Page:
Younger onset dementia

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Younger onset dementia

£30.00

There is a common perception that dementia is related to ageing, but this is not always the case. Younger onset dementia is defined as dementia diagnosed before age 65. It can be diagnosed very early in someones 50s, 40s, or even as early as 30s. Learn about the Wellbeing model of dementia and how to support someone who has younger onset dementia to live well.

There is a common perception that dementia is related to ageing, but this is not always the case. Younger onset dementia is defined as dementia diagnosed before age 65. It can be diagnosed very early in someone’s 50s, 40s, or even as early as 30s. Learn about the Wellbeing model of dementia and how to support someone who has younger onset dementia to live well.

This course is ideal for those caring for a loved one, a care professional, or a practitioner in a supported living environment.

Learning outcomes
  • The learner will understand the different forms of dementia and some of the common signs and symptoms
  • The learner will know how to use the Wellbeing model to support people living with dementia
  • The learner will consider the experience of those living with younger onset dementia and the impact this can have on the person, and their friends and family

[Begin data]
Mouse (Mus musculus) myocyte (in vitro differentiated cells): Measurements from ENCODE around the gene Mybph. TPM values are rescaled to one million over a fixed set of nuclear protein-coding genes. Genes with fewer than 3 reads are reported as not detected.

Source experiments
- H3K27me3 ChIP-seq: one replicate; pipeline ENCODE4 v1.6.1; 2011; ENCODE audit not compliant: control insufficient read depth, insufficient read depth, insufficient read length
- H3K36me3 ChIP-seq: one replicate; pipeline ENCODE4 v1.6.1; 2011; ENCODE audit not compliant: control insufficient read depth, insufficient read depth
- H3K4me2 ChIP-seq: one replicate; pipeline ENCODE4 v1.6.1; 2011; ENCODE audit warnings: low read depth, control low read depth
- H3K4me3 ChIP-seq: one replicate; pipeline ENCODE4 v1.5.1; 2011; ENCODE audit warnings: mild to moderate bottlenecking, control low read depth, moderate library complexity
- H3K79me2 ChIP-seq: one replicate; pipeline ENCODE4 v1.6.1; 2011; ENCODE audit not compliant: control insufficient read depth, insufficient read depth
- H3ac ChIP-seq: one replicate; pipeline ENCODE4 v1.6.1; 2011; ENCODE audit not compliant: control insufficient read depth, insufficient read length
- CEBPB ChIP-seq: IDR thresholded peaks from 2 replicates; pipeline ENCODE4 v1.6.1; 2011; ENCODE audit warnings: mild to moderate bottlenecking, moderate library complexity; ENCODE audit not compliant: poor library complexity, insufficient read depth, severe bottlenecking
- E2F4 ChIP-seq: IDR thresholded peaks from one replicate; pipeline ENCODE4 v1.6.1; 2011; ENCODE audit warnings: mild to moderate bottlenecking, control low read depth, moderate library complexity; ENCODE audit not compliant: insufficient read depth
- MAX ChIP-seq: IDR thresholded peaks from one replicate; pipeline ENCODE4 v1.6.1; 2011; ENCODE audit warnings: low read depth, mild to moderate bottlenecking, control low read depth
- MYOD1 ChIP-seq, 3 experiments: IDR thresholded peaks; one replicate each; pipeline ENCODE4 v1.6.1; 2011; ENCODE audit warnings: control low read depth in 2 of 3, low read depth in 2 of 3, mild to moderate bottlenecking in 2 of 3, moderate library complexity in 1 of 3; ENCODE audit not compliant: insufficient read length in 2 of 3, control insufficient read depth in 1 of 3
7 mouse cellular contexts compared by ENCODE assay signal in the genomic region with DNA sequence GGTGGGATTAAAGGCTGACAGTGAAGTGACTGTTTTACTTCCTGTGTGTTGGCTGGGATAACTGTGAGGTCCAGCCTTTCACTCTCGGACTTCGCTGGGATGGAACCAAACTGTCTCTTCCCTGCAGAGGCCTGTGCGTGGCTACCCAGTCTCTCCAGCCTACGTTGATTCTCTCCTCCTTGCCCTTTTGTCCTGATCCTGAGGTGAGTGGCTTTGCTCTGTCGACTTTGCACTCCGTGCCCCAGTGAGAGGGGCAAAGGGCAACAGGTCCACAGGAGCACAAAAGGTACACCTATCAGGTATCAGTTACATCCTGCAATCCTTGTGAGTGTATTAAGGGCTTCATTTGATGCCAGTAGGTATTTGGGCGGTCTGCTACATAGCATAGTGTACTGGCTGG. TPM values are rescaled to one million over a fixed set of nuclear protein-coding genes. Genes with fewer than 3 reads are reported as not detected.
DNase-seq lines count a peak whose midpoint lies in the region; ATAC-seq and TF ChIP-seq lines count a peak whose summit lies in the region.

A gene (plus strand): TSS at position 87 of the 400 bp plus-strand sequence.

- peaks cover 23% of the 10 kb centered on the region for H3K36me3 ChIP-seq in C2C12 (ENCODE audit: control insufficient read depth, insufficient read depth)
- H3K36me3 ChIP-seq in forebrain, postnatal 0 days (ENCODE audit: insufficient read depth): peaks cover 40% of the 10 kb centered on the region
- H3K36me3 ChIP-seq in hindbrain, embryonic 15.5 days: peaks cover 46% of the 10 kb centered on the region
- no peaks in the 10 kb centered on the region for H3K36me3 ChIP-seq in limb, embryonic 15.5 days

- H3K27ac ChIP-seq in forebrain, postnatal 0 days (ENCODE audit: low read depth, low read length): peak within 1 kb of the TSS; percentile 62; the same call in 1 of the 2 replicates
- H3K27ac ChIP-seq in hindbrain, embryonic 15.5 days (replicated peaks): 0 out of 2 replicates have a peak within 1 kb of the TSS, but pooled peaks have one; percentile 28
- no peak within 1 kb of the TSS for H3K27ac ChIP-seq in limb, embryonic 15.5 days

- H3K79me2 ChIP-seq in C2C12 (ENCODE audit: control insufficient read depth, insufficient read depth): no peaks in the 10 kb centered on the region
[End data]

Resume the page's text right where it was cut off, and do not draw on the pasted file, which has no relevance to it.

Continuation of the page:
Advantages of this course
  • People with young onset dementia may still be working, responsible for a mortgage, have dependent children, and possibly dependent parents too. Their lives are likely to be active, with plans and hopes for the future. A diagnosis may result in a change / modification of roles within families and accepting support where once there was independence. This course will explore how to soften the impact of these changes and suggest ideas for increasing self-esteem and meaningful tasks and activities.
  • This course will explain a couple of methods for preserving a strong sense of identity the TOP 5 strategy and Life story books
  • Autonomy as it relates to supporting someone living with dementia can seem a challenging goal. This course will explore how to encourage autonomy and reduce the risks of learned helplessness.
  • Although dementia is a progressive condition, its the responsibility of caregivers to make sure every day counts. Upon completion of this course, learners will know how to facilitate joyful moments, live in the moment, and embrace opportunities for spontaneity and fun
  • Website and video resources are used to explore the dementia journey in more detail. There is also suggested extra reading that gives both practical information and links to websites to expand knowledge